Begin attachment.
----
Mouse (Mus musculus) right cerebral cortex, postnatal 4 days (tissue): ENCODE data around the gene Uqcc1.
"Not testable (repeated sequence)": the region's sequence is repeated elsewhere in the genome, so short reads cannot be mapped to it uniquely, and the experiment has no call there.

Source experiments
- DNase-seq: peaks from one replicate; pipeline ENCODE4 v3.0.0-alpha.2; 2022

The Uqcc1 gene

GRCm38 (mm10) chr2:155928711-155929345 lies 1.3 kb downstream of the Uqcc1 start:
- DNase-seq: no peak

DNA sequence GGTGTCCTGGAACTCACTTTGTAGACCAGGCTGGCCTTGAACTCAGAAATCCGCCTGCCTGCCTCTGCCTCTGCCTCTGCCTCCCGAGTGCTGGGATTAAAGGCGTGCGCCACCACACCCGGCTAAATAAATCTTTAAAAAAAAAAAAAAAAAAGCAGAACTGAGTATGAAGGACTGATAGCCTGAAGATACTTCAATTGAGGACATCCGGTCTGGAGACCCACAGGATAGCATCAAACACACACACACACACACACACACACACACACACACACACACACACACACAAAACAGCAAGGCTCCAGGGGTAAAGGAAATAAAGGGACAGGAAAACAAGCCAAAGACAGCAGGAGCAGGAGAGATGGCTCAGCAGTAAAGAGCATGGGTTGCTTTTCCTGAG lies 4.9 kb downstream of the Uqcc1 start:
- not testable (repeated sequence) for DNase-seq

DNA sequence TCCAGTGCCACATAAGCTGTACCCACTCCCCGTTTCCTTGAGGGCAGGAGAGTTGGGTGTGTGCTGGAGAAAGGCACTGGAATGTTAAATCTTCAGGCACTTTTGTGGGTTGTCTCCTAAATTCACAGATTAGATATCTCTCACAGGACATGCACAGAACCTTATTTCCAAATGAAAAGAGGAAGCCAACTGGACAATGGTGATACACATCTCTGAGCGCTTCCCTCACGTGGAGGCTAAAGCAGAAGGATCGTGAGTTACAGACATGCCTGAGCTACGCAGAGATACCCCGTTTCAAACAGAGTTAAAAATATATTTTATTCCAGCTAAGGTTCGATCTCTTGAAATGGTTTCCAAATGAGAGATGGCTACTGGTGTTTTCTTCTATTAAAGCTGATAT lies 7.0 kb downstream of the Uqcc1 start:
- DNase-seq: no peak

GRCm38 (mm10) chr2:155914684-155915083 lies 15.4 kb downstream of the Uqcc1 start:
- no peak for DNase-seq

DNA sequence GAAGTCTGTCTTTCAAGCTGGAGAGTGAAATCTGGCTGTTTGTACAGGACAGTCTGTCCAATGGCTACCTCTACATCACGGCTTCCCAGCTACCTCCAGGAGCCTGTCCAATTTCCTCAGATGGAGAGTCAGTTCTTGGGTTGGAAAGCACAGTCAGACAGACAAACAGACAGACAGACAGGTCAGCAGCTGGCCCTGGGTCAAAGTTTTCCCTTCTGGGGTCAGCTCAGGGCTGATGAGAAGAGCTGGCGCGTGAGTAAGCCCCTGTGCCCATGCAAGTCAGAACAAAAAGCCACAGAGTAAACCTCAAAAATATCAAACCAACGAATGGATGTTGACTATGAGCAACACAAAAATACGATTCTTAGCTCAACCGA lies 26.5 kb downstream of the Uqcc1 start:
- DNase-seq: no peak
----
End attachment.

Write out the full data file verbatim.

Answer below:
Mouse (Mus musculus) right cerebral cortex, postnatal 4 days (tissue): ENCODE data around the gene Uqcc1.
"Not testable (repeated sequence)": the region's sequence is repeated elsewhere in the genome, so short reads cannot be mapped to it uniquely, and the experiment has no call there.

Source experiments
- DNase-seq: peaks from one replicate; pipeline ENCODE4 v3.0.0-alpha.2; 2022

The Uqcc1 gene

GRCm38 (mm10) chr2:155928711-155929345 lies 1.3 kb downstream of the Uqcc1 start:
- DNase-seq: no peak

DNA sequence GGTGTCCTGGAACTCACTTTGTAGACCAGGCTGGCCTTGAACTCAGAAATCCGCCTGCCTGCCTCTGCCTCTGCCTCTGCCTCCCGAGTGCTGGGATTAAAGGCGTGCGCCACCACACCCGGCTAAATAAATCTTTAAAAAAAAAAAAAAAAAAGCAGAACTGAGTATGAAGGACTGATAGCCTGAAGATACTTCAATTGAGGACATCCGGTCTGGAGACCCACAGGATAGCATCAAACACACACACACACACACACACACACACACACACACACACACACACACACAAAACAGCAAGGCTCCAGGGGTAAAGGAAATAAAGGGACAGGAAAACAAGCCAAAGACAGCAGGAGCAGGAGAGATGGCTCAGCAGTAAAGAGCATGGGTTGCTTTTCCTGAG lies 4.9 kb downstream of the Uqcc1 start:
- not testable (repeated sequence) for DNase-seq

DNA sequence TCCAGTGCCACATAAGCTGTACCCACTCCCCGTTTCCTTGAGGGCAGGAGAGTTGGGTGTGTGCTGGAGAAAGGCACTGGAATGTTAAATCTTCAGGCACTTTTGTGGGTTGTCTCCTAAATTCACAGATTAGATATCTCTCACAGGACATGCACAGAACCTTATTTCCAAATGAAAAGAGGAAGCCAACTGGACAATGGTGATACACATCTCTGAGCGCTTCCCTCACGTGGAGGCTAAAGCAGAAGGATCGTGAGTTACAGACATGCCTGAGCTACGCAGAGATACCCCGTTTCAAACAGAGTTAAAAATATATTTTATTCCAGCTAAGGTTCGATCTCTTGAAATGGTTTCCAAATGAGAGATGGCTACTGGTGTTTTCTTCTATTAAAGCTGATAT lies 7.0 kb downstream of the Uqcc1 start:
- DNase-seq: no peak

GRCm38 (mm10) chr2:155914684-155915083 lies 15.4 kb downstream of the Uqcc1 start:
- no peak for DNase-seq

DNA sequence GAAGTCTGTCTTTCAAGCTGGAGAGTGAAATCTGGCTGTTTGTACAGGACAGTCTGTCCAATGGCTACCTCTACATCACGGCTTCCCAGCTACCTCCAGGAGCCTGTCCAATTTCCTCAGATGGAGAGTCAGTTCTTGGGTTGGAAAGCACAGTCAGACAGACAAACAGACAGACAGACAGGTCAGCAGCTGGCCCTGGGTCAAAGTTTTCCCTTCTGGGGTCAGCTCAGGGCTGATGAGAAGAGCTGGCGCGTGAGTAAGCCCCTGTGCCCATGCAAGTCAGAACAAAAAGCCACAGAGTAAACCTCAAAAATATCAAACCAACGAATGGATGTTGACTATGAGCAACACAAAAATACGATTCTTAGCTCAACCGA lies 26.5 kb downstream of the Uqcc1 start:
- DNase-seq: no peak